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Summary:

Yesterday Ion Media, a broadcaster behind an effort to create a new way to deliver over-the-air broadcast television to mobile phones, announced a successful test of a new mobile digital television standard.

Yesterday, Ion Media, a broadcaster behind an effort to create a new way to deliver over-the-air broadcast television to mobile phones, announced a successful test of a new mobile digital television standard. Because when you have a laughably small number of mobile television viewers, you may as well try a different standard in hopes that it will succeed where others have failed. The standard, created by the Advanced Television Systems Committee, has succeeded in trials at easily delivering broadcast television to mobile phones, using existing spectrum. However, the content won’t be linked back to the Internet — this version of mobile TV turns your phone or other portable devices into a mini-TV.

The ATSC standard will compete with Qualcomm’s MediaFLO technology that AT&T and Verizon use to deliver mobile television to subscribers, but unlike MediaFLO, it doesn’t require a separate network to broadcast the shows. A group of broadcast networks, LG Electronics and Samsung are part of a coalition called the Open Mobile Video Coalition working with the ATSC to create a single standard for delivering mobile television to cell phones and other devices by 2009, when the switch to digital television is complete.

The ATSC plans to formally approve its mobile TV standard later this month. Chips and systems will be available before the end of 2009. Initial offerings are likely to appear in the automotive space. I have tons of questions about this service that I’m trying to get answered and will update y’all if any of the parties gets back to me.

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  1. I am pleased to see the interest in Mobile Television – but amazed to see that energy and time is being expended into developing yet another protocol when the T-DMB system is alive a d quietly expanding into markets all over the globe.

    Based on the extremely well proven Eureka 147 protocol that encompasses Digital Radio, Data, Broadcast Web sites and Mobile Television, it uses existing and well researched, cost effective components and systems available from multiple vendors.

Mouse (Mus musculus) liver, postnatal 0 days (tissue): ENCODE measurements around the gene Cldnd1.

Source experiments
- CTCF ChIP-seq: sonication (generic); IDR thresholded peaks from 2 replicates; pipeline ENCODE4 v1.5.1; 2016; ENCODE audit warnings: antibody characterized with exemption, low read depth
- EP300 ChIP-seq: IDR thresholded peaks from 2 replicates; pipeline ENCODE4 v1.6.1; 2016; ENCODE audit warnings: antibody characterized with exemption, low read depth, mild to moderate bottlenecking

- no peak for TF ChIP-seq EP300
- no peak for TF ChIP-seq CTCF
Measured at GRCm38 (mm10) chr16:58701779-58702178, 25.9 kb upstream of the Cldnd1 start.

There are a wide variety of receivers – from Mobile Telephones, personal media players, in car units, GPS Sat Nav enabled units and soon Kitchen Radios and even Ghetto Blastsers that will display the Mobile images. Korea alone has over 13 MILLION DMB receivers in use!

    Whilst the USA is waking up and “smelling the coffee” it should be looking beyond its shores and taking up cost effective and exciting technology that already exists to deliver services that are far beyond those that currently exist in the US or indeed are aspired to.

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  2. [...] Video Coalition (pushing a jointly developed LG and Samsung standard)  are seeking to develop alternate methods to watch TV on the go to avoid being beholden to wireless providers. The OMVC and it’s backers are branching out [...]

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  3. [...] is miniscule. The Open Mobile Video Coalition is pushing a standard that will allow broadcasters to extend their digital television signals out to devices traveling at rapid speeds, which would result in free broadcast television for phones, televisions [...]

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  4. [...] content, market resources and cash to get the venture off the ground. The initiative will use the mobile digital video standard developed by the Advanced Television Systems Committee (ATSC). Along with the broadcasters, LG Electronics [...]

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  5. Yes I would like to know would Boost mobile ever get TV on them? If Boost Mobile ever get TV on It then maybe they will sale faster then ever. I would love to have TV on my Boost Mobile Cell Phone and If they do In what year will Boost Mobile have TV on their Cell Phone I say In 2012 Boost Mobile will have TV on their Cell Phone let me know what you think about that TV on Boost Mobile Phone.

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  6. [...] The effort by broadcasters to bring free mobile television (kind of like a mobile phone version of a Sony WatchMan) continues with a group of 12 broadcasters today announcing plans to upgrade TV stations in 20 markets so they can deliver live video to portable devices. The 12 are part of an effort dubbed the Mobile Content Venture (a name that is about as creative as my naming my brown teddy bear Brown Bear when I was two), which seeks to deliver free, broadcast television content to specially equipped mobile devices. All of this will be done using spectrum owned by the broadcast companies for delivering over the air TV and radios tuned to a standard pushed by the Open Mobile Video Coalition. [...]

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